The CAMT imposes a 15% tax on wealthy corporations with three-year average adjusted financial statement income—also known as “book” income—of over $1 billion.

Guidance timeline unclear:

Treasury Evasive on More Corporate AMT Interim Guidance – Andrew Velarde, Tax Notes ($):

Treasury is proving exceedingly hard to pin down on whether further interim guidance on the corporate alternative minimum tax is forthcoming.


Treasury to Implement OECD Led Crypto Reporting Rule Domestically - Lauren Vella, Bloomberg ($). “The Treasury will ‘start the process’ of implementing an OECD-led cryptocurrency-asset reporting framework, or CARF, in the US in preparation for greater participation internationally, a department official said Thursday.”

‘We are going to start the process of implementing cards domestically, so that the IRS has the information that it can exchange with other countries,’ said Erika Nijenhuis, senior counsel at the Treasury’s Office of Tax Policy. She was speaking at the International Fiscal Association’s annual conference in Chicago.


OECD to Release Minimum Tax Guidance, Info Return This Summer - Isabel Gottlieb, Bloomberg ($):

The OECD expects to release administrative guidance this summer for the global minimum tax, along with the information return companies will file for the tax and details on a safe harbor, an official said.

The Organization for Economic Cooperation and Development led nearly 140 countries to agreement on a global tax deal that includes Pillar Two, a 15% minimum tax for corporations. Now, as countries incorporate the rules into their own laws and prepare to apply them next year, the OECD is working on guidance to answer technical questions, and setting up processes to help ensure a smooth transition.


Treasury Thinking About Modifying ‘Per Se’ Rule in Excise Tax Guidance - Lauren Vella, Bloomberg ($):

The Treasury is thinking about modifying a rule in its stock buyback excise tax guidance regarding foreign corporations’ repurchase of stock.

Brenda Zent, special adviser on international taxation at Treasury, said the department was contemplating tweaking the ‘per se’ rule that’s part of Notice 2023-2.

The Notice is here.


Steady Pursuit of More Corporate Tax Cuts Ripples Across States - Donna Borak, Bloomberg ($):

States of all political and demographic stripes continue to embrace cutting corporate tax rates, and so far there’s been enough money to cover the upfront costs.

States still reaping big budget surpluses from a variety of sources—rising corporate profits, robust sales taxes, and unspent federal pandemic aid—have continued to use this leeway for more tax cuts. Six states started this year with lowered corporate income tax rates, including gradual plans rolling out in Iowa, Pennsylvania, and Nebraska. Idaho and New Hampshire also have freshly minted lower rates. Meanwhile, Arkansas quickly enacted its second rate cut for the year, led by new Gov. Sarah Huckabee Sanders (R).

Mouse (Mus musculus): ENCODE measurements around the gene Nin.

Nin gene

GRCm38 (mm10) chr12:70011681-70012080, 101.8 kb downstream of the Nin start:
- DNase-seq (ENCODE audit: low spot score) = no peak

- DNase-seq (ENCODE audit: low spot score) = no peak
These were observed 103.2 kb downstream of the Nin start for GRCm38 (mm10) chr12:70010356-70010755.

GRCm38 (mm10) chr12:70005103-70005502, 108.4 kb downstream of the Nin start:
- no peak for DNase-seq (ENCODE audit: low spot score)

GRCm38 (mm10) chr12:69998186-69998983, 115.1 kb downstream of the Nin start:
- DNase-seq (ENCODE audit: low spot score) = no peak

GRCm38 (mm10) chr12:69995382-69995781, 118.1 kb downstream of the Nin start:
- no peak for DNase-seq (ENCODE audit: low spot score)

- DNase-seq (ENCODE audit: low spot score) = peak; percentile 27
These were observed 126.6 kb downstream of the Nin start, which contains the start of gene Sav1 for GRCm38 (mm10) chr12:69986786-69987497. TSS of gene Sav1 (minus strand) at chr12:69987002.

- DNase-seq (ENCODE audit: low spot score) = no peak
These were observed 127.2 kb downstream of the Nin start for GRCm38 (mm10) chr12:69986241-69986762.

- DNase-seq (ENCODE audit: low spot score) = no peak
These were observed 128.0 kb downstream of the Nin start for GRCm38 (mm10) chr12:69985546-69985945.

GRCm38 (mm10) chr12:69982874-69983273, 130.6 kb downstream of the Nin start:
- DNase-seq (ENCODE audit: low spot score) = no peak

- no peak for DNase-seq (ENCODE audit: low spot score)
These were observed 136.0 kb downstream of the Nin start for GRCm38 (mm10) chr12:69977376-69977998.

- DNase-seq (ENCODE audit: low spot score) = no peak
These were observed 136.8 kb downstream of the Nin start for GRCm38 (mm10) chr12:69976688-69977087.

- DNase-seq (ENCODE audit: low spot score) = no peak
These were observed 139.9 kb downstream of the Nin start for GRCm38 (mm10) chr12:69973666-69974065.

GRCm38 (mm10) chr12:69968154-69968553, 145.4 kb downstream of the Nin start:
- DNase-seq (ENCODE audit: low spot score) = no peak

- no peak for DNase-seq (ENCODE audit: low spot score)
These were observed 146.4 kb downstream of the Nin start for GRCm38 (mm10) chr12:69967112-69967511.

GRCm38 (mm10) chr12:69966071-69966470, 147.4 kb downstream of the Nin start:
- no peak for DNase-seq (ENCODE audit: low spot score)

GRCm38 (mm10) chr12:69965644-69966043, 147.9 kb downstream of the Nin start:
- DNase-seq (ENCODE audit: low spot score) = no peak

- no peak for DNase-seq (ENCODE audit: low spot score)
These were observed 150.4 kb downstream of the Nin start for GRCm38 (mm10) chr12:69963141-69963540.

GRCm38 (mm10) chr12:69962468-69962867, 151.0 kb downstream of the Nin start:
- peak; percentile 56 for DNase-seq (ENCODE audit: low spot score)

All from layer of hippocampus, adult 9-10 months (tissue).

And the cuts keep on coming:

North Dakota Governor Approves $515 Million Tax Relief Bill - Michael Bologna, Bloomberg ($). “North Dakota Gov. Doug Burgum signed tax overhaul legislation Thursday that he said would put $515 million into state taxpayers’ pockets over the next two years.”


Hamptons Home Gains Must Be Included for NY Taxes, Judge Says - Perry Cooper, Bloomberg ($):

A New York City couple must pay income tax on the full capital gain they realized from the sale of their Hamptons vacation home because they failed to prove what they said they’d spent over the years to fix it up, a New York judge ruled.


From the “You’ve Got Bigger Problems Than This” file:

Bill Proposes Treating E-filed Tax Documents Like Mailed Ones - Chris Cioffi, Bloomberg ($):

A bipartisan Senate duo wants to make sure last-minute electronic filings to the IRS are treated the same way as regular mail.

Sens. Marsha Blackburn (R-Tenn.) and Catherine Cortez Masto (D-Nev.) will introduce a bill Thursday to extend the ‘mailbox rule’ so it applies to digitally submitted documents and payments. The rule allows taxpayer mail postmarked on the due date to be considered timely, even if it’s received after the fact.

The IRS is still grappling with a historically large processing backlog. It is struggling to hire people capable of conducting audits on complex returns. It celebrated the fact that its workers were finally able to answer most phone calls (answering callers’ questions is a different story).

So, sure, introduce legislation ensuring that electronic filings are correctly time stamped – when they are already correctly time stamped:


If you file electronically, the date and time in your time zone when your return is transmitted controls whether your return is filed timely. You will later receive an electronic acknowledgement that the IRS has accepted your electronically filed return.


Don your cape! It’s National Superhero Day! Bad doers beware!

Expand Full Article

We're Here to Help

We are here to help
From business growth to compliance and digital optimization, Eide Bailly is here to help you thrive and embrace opportunity.
Speak to our specialists